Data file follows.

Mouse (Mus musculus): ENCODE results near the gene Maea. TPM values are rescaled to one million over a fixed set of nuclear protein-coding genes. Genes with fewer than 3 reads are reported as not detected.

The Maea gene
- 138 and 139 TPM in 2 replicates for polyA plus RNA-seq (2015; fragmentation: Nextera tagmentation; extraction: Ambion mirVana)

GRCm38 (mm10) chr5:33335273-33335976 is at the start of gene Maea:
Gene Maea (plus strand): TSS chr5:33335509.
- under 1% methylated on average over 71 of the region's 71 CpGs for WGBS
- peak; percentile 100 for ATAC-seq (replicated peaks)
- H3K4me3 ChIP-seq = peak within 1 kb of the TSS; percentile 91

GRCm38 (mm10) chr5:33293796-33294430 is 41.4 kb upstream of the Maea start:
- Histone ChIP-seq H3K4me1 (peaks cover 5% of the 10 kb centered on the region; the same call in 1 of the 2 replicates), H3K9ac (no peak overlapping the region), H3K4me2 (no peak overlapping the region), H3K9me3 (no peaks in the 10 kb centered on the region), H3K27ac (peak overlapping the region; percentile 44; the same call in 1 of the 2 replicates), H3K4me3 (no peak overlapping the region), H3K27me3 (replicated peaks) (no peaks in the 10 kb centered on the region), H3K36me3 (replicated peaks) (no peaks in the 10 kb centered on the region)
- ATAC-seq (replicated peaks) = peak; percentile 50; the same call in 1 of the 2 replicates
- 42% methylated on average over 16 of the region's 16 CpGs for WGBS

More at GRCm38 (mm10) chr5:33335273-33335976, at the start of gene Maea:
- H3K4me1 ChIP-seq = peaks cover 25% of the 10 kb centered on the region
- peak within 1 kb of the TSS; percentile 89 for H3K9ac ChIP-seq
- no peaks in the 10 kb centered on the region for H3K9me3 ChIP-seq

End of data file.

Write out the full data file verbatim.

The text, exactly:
Mouse (Mus musculus): ENCODE results near the gene Maea. TPM values are rescaled to one million over a fixed set of nuclear protein-coding genes. Genes with fewer than 3 reads are reported as not detected.

The Maea gene
- 138 and 139 TPM in 2 replicates for polyA plus RNA-seq (2015; fragmentation: Nextera tagmentation; extraction: Ambion mirVana)

GRCm38 (mm10) chr5:33335273-33335976 is at the start of gene Maea:
Gene Maea (plus strand): TSS chr5:33335509.
- under 1% methylated on average over 71 of the region's 71 CpGs for WGBS
- peak; percentile 100 for ATAC-seq (replicated peaks)
- H3K4me3 ChIP-seq = peak within 1 kb of the TSS; percentile 91

GRCm38 (mm10) chr5:33293796-33294430 is 41.4 kb upstream of the Maea start:
- Histone ChIP-seq H3K4me1 (peaks cover 5% of the 10 kb centered on the region; the same call in 1 of the 2 replicates), H3K9ac (no peak overlapping the region), H3K4me2 (no peak overlapping the region), H3K9me3 (no peaks in the 10 kb centered on the region), H3K27ac (peak overlapping the region; percentile 44; the same call in 1 of the 2 replicates), H3K4me3 (no peak overlapping the region), H3K27me3 (replicated peaks) (no peaks in the 10 kb centered on the region), H3K36me3 (replicated peaks) (no peaks in the 10 kb centered on the region)
- ATAC-seq (replicated peaks) = peak; percentile 50; the same call in 1 of the 2 replicates
- 42% methylated on average over 16 of the region's 16 CpGs for WGBS

More at GRCm38 (mm10) chr5:33335273-33335976, at the start of gene Maea:
- H3K4me1 ChIP-seq = peaks cover 25% of the 10 kb centered on the region
- peak within 1 kb of the TSS; percentile 89 for H3K9ac ChIP-seq
- no peaks in the 10 kb centered on the region for H3K9me3 ChIP-seq